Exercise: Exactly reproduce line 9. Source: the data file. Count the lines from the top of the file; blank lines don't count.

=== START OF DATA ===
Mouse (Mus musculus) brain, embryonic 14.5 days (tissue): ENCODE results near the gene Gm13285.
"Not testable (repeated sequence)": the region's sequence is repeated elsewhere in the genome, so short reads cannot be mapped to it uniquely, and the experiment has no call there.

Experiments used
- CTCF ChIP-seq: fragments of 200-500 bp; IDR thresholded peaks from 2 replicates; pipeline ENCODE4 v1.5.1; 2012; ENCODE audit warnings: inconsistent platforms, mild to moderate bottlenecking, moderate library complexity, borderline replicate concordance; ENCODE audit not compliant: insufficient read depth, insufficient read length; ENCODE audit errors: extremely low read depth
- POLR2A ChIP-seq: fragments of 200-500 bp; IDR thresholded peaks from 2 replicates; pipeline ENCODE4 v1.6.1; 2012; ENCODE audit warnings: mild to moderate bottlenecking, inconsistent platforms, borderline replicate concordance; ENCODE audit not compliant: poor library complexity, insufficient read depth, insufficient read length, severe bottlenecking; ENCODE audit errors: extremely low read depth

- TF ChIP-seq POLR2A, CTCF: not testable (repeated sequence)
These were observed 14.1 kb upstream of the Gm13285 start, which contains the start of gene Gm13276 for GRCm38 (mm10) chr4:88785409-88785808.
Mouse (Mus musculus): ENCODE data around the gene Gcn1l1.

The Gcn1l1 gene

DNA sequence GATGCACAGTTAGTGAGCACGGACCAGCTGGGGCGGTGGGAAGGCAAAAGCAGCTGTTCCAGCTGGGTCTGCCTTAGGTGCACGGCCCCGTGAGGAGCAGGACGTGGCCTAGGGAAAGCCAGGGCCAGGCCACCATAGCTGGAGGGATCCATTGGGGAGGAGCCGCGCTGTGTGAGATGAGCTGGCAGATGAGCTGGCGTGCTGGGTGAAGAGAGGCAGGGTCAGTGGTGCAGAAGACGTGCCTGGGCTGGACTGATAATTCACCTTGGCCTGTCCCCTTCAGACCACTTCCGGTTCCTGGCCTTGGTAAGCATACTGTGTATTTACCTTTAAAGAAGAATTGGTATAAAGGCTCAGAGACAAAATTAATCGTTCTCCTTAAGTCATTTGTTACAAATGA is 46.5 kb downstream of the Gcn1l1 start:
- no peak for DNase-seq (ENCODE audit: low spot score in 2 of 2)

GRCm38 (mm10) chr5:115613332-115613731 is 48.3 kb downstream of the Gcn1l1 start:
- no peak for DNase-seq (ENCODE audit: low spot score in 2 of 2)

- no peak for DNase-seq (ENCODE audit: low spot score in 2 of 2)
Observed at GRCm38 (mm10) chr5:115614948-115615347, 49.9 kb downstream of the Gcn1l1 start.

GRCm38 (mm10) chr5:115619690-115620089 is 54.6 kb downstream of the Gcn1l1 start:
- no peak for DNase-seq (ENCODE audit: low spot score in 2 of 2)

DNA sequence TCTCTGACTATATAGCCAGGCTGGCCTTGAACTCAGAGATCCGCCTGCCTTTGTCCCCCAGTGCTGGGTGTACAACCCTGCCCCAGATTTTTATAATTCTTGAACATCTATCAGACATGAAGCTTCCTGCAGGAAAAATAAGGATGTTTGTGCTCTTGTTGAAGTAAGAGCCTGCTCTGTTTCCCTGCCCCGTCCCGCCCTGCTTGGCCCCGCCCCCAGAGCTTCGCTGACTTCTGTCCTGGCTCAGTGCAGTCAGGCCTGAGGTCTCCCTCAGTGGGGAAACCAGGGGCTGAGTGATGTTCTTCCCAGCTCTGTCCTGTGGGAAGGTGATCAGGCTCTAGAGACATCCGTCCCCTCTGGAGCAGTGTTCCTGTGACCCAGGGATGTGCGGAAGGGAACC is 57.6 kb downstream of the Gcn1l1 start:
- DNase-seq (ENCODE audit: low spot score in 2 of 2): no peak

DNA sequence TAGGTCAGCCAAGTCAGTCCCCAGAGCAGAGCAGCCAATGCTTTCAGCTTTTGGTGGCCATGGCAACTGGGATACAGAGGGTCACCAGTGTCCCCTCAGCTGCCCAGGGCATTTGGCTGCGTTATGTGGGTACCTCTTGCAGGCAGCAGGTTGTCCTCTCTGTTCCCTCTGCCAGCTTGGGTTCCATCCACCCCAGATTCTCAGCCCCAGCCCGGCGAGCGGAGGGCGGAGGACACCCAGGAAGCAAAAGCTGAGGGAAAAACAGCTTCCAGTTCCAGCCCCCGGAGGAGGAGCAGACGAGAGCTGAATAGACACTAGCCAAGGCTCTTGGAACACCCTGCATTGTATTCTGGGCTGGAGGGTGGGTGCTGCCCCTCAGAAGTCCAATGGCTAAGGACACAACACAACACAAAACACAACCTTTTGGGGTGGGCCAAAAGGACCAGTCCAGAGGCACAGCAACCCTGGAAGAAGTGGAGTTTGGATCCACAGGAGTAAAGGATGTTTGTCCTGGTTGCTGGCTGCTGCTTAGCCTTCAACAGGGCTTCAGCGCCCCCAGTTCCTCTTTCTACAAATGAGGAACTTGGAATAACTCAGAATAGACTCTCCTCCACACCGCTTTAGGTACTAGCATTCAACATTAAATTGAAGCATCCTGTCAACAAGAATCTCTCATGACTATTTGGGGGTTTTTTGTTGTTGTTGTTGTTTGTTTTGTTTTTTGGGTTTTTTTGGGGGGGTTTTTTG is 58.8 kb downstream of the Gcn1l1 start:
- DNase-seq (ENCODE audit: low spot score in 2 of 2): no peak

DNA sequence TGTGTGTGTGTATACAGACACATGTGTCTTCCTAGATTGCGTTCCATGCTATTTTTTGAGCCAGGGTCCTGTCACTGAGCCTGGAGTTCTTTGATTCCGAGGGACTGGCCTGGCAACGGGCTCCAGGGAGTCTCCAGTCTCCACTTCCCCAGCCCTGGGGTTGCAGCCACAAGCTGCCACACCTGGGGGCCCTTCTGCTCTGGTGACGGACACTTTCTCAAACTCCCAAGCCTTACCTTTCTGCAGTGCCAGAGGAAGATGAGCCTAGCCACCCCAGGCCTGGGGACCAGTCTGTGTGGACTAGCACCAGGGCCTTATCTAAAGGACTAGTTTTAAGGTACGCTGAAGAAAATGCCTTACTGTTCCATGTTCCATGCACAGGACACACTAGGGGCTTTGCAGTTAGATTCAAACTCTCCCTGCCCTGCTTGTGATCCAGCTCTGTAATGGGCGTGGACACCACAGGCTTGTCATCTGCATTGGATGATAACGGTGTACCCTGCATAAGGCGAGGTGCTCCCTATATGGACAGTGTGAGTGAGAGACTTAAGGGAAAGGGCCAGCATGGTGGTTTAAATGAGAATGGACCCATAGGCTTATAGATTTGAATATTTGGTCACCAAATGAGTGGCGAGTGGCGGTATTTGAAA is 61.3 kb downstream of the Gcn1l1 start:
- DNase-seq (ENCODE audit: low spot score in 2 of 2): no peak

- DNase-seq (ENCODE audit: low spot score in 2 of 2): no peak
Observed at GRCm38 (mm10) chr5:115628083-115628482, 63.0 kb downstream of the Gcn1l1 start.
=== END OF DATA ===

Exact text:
The Gcn1l1 gene